Governor Ronald Reagan signed the California Environmental Quality Act (CEQA) into law in 1970. The law has been streamlined and improved since then. According to a Jan. 27 article in Marinij, that is not enough for some business and development interests. They insist that jobs and California's economic recovery are at stake.
Interest in CEQA was triggered by something that Gov. Jerry Brown said during his State of the State address on Jan. 24. He sad that California must "rethink and streamline our regulatory procedures, particularly the California Environmental Quality Act." Brown added, "Our approach needs to be based more on consistent standards that provide greater certainty and cut needless delays,"
Many Californians agree with the Governor that, while CEQA is a deliberately flexible law, it needs to be more flexible. Others are concerned about making any permanent changes to an increasingly crowded and complex state without achieving the best balance between environment and economic goals.
CEQA has a contentious history that has pitted local residents against developers. Developers focus on profit and only provide temporary construction jobs. Residents must deal with the long-term impacts of the development. Giving them too free a hand has led to damage that will never be repaired. On the other hand, people who oppose any new development have been accused of abusing CEQA.
The challengers want a standards based approach where compliance with environmental laws, standards and regulations should be enough to determine that a project complies with the CEQA. It sounds reasonable as a streamlining effort.
CEQA supporters claim the standards based approach could involve many separate administrative proceedings with a variety of agencies. This would result in greater uncertainty because compliance might come from outdated general plans that do not address the latest environmental challenges. The standards based approach could also bypass legal controls and public input that is essential to balanced development.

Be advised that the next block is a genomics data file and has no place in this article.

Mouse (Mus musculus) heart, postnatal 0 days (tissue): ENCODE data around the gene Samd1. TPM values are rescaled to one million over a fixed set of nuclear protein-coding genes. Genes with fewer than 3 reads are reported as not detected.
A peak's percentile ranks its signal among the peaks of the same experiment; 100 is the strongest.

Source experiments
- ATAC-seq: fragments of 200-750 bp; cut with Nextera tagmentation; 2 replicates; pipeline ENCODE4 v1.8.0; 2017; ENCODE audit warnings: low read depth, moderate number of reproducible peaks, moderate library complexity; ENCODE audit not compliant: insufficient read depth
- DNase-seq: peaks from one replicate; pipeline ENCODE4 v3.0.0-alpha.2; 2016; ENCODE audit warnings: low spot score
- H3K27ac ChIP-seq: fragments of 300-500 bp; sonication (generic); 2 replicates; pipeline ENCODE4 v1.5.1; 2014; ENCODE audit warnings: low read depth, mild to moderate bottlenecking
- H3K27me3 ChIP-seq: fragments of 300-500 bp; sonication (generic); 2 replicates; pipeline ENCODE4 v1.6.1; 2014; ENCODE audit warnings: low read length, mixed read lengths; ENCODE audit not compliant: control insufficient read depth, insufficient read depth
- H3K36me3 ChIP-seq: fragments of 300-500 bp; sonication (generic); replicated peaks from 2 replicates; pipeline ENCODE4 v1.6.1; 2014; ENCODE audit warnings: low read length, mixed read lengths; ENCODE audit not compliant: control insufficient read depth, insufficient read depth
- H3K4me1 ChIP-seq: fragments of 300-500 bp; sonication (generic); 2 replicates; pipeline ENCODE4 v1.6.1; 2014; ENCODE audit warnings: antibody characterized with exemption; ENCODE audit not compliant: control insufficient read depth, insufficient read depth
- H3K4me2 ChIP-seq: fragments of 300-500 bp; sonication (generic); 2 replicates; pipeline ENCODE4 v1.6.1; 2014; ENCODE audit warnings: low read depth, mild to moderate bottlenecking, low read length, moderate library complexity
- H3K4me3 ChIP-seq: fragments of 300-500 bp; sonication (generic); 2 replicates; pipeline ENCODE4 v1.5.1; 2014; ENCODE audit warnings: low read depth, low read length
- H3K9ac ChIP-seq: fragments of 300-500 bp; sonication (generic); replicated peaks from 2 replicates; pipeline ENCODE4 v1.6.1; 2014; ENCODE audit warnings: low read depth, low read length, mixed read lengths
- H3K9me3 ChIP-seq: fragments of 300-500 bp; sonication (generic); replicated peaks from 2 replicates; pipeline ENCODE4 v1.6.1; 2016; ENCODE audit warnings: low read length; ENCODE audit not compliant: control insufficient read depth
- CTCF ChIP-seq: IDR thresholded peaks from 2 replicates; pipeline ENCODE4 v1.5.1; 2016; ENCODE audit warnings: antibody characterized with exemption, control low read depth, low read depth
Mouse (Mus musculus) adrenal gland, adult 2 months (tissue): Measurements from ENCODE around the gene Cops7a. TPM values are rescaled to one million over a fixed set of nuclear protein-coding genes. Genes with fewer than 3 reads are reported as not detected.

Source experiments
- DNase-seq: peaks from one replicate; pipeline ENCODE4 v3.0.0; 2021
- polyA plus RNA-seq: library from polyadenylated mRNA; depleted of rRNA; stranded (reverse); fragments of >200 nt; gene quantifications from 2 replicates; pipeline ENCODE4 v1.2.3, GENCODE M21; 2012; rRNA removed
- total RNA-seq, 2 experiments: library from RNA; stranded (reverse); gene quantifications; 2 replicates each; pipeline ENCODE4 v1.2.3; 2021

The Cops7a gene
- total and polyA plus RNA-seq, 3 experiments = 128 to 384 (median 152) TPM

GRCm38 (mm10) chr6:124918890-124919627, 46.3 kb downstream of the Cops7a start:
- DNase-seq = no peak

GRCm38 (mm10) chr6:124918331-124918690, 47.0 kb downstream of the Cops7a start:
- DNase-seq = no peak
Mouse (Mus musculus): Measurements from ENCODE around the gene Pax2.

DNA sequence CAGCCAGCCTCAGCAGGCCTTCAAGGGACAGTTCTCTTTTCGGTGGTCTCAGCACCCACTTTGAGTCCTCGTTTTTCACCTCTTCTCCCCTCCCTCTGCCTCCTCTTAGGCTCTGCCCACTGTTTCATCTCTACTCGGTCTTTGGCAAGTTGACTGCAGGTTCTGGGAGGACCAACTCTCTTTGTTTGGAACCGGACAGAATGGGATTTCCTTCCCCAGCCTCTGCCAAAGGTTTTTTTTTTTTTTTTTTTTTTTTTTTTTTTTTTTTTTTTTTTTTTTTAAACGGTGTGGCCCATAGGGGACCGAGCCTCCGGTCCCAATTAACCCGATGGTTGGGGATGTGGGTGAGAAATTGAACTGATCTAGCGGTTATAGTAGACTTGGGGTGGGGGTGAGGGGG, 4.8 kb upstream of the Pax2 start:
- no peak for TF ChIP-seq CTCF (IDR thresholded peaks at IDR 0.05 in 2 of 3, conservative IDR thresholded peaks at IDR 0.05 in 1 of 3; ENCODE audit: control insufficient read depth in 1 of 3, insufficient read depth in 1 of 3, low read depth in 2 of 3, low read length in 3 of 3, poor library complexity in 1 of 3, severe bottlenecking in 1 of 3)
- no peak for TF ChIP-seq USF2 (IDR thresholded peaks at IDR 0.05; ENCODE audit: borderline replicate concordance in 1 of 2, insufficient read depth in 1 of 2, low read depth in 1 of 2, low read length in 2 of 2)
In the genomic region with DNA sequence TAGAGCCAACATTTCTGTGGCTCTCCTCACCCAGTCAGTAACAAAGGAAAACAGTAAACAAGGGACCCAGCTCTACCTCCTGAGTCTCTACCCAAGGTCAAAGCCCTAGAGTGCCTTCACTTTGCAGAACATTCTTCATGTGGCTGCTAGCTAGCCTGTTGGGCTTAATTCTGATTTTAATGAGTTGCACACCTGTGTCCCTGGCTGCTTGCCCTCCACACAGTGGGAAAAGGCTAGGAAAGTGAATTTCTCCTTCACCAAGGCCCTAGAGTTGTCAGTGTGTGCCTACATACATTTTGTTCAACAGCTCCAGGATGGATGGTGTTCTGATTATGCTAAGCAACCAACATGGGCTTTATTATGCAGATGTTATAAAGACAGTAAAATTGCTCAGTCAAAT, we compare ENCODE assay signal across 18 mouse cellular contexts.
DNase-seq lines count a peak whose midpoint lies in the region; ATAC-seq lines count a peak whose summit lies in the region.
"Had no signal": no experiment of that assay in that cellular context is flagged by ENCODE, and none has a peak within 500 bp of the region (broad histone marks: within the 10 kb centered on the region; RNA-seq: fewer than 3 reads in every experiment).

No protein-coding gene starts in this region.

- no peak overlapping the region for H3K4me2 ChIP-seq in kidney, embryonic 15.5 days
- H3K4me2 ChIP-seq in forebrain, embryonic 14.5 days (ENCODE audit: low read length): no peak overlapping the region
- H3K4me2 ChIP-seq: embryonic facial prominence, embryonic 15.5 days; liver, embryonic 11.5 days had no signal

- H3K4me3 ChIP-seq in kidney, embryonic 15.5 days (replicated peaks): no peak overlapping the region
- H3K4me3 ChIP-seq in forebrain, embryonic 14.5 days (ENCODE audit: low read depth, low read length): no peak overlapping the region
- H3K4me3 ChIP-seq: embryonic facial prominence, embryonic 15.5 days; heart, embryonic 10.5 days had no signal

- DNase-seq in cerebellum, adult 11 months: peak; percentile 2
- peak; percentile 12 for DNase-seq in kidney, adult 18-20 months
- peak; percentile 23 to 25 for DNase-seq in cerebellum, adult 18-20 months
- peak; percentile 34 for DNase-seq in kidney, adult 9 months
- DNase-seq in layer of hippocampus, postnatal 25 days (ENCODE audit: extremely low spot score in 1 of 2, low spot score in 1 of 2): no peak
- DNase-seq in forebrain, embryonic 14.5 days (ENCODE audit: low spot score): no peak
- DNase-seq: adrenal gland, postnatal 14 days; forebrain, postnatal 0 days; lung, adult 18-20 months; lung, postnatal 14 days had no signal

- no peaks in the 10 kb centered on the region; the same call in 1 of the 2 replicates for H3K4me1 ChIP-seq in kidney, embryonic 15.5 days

The problem with the current law is that the processes and procedures can be time consuming and can lead to costly litigation. While such litigation serves a vital function by forcing planners and developers to balance economic concerns with environmental protection, the process is messy, costly and time consuming.
However, CEQA addresses an entire project and its cumulative impacts. This is not an easy or simple process, given the rising complexity of environmental and business interests in the state.
In summary, there are no easy solutions to legal complexity and "streamlining" has its limitations. CEQA is unlikely to be changed to allow uncontrolled development. The current complexity is not likely to be tolerated when the state is coming out of an economic slump.